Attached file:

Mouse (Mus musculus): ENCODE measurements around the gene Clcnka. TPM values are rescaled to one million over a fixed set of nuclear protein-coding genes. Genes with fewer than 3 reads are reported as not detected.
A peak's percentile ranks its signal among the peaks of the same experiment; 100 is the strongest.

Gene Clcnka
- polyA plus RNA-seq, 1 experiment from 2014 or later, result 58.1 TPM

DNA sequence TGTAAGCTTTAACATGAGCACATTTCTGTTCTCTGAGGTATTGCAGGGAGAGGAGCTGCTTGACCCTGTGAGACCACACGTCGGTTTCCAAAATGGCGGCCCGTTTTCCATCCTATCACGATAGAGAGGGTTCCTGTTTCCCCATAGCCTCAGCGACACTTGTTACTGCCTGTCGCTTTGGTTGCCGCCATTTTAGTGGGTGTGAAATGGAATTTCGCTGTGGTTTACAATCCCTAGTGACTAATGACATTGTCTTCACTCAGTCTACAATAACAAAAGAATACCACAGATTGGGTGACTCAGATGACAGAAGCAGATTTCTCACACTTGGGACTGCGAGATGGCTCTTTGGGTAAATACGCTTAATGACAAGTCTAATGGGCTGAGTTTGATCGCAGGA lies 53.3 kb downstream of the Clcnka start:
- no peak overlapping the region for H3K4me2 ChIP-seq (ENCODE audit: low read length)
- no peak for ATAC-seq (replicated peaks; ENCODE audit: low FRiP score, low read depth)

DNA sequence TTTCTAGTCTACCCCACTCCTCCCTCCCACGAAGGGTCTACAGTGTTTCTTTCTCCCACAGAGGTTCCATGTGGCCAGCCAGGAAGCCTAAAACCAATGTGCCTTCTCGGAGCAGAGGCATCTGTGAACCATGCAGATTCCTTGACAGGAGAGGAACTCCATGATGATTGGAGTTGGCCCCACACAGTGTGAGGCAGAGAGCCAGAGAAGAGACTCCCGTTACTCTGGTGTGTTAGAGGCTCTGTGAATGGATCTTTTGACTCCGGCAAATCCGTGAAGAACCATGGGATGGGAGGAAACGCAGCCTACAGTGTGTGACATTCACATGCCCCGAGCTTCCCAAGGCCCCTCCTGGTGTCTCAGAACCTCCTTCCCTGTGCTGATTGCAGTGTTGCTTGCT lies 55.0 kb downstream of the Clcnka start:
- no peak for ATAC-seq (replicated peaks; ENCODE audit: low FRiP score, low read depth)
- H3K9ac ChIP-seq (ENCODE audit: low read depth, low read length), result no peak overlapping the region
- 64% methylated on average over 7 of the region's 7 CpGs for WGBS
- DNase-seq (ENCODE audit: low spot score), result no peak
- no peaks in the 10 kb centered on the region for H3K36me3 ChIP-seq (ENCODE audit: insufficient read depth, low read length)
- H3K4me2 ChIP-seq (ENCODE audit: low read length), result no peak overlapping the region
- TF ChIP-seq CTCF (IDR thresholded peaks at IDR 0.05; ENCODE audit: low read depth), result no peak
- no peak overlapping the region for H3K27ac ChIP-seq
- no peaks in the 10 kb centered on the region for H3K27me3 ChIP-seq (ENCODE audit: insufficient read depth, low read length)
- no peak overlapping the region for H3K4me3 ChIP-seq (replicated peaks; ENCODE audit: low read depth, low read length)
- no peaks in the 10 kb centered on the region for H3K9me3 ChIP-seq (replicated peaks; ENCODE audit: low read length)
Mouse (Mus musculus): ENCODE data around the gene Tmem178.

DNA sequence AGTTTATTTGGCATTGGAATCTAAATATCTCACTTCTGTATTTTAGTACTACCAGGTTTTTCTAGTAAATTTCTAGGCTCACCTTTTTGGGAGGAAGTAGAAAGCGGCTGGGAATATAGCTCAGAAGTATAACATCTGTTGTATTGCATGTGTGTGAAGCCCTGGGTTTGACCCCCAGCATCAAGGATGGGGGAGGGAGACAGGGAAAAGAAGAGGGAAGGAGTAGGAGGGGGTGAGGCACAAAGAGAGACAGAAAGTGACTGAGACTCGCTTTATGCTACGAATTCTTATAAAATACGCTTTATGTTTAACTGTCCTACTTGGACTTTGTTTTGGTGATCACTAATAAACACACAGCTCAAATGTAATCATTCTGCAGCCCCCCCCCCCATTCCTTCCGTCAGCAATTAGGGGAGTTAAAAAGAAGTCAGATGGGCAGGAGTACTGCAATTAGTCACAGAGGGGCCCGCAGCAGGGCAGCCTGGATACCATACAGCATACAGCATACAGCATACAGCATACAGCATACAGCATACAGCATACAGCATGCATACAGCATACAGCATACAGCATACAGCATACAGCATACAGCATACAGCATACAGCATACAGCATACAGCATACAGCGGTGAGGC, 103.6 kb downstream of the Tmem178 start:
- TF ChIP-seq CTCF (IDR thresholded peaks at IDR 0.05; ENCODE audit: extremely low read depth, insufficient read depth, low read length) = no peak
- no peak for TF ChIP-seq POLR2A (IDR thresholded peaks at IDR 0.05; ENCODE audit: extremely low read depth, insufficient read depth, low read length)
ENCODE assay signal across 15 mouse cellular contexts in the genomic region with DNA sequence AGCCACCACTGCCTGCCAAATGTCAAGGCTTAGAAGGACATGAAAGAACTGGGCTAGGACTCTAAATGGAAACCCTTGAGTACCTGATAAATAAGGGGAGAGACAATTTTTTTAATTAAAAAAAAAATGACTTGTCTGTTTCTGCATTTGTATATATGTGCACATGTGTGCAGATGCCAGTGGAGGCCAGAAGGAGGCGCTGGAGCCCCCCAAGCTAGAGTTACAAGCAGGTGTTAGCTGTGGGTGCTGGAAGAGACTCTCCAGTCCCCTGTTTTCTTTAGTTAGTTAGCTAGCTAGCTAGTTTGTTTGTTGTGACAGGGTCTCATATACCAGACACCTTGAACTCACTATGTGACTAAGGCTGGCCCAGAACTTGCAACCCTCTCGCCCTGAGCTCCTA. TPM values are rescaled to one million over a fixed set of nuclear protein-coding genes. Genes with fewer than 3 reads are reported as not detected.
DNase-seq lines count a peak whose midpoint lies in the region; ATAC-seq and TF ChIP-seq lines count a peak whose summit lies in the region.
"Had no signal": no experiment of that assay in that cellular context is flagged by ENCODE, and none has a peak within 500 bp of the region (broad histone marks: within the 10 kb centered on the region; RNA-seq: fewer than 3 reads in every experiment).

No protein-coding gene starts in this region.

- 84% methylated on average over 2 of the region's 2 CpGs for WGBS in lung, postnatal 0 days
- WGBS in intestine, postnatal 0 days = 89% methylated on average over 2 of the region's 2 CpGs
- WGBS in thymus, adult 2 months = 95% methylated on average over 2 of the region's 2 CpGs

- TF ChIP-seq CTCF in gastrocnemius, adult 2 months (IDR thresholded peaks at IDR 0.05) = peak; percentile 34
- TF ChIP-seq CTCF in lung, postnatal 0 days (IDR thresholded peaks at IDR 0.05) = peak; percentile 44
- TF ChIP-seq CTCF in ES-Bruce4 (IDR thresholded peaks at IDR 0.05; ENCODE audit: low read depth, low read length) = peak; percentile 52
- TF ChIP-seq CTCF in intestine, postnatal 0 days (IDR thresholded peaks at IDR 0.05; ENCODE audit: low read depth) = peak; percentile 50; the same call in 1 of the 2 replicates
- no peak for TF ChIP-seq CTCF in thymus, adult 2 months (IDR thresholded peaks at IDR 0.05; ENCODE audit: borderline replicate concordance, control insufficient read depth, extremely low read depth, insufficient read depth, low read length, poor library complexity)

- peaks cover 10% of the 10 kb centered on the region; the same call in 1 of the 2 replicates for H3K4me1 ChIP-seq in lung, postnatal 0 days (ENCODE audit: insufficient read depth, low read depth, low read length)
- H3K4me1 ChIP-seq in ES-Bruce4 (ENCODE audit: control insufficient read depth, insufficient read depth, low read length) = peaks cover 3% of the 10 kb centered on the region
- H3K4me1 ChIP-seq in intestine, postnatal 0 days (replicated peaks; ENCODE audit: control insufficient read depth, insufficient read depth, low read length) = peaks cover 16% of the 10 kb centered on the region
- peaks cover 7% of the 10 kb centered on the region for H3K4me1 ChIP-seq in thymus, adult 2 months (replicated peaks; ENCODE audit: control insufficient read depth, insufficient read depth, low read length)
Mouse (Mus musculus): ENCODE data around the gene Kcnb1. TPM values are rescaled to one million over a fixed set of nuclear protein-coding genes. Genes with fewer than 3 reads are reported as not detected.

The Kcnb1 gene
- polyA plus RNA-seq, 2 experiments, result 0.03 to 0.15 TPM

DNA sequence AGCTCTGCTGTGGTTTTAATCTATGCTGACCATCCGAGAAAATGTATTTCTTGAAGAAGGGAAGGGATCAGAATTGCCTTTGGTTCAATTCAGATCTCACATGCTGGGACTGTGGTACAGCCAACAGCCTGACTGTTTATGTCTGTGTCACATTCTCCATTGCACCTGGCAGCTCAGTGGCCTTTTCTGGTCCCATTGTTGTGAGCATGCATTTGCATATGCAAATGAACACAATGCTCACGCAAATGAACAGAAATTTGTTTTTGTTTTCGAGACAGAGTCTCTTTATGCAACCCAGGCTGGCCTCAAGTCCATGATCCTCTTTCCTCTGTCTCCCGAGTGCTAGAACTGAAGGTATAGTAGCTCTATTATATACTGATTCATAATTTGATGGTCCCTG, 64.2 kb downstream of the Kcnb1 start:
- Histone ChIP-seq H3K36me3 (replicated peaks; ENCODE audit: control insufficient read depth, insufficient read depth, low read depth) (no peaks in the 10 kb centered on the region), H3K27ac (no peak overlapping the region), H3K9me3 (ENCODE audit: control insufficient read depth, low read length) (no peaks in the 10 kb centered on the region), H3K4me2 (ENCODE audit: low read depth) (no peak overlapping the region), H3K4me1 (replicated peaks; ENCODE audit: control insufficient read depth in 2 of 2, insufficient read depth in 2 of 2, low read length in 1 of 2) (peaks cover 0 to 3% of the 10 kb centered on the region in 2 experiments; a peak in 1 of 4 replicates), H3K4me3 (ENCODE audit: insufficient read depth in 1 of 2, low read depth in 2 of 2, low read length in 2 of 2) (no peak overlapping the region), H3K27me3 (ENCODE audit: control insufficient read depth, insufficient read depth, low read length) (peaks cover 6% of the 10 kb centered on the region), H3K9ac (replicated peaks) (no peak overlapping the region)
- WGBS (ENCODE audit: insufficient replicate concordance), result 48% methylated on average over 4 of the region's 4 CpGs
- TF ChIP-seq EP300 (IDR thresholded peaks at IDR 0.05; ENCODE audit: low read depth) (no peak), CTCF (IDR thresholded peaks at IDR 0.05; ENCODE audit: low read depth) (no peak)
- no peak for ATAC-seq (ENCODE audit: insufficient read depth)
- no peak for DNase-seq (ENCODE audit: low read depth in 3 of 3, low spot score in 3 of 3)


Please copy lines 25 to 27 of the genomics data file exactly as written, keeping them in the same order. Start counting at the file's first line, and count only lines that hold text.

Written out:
DNase-seq lines count a peak whose midpoint lies in the region; ATAC-seq and TF ChIP-seq lines count a peak whose summit lies in the region.
"Had no signal": no experiment of that assay in that cellular context is flagged by ENCODE, and none has a peak within 500 bp of the region (broad histone marks: within the 10 kb centered on the region; RNA-seq: fewer than 3 reads in every experiment).

No protein-coding gene starts in this region.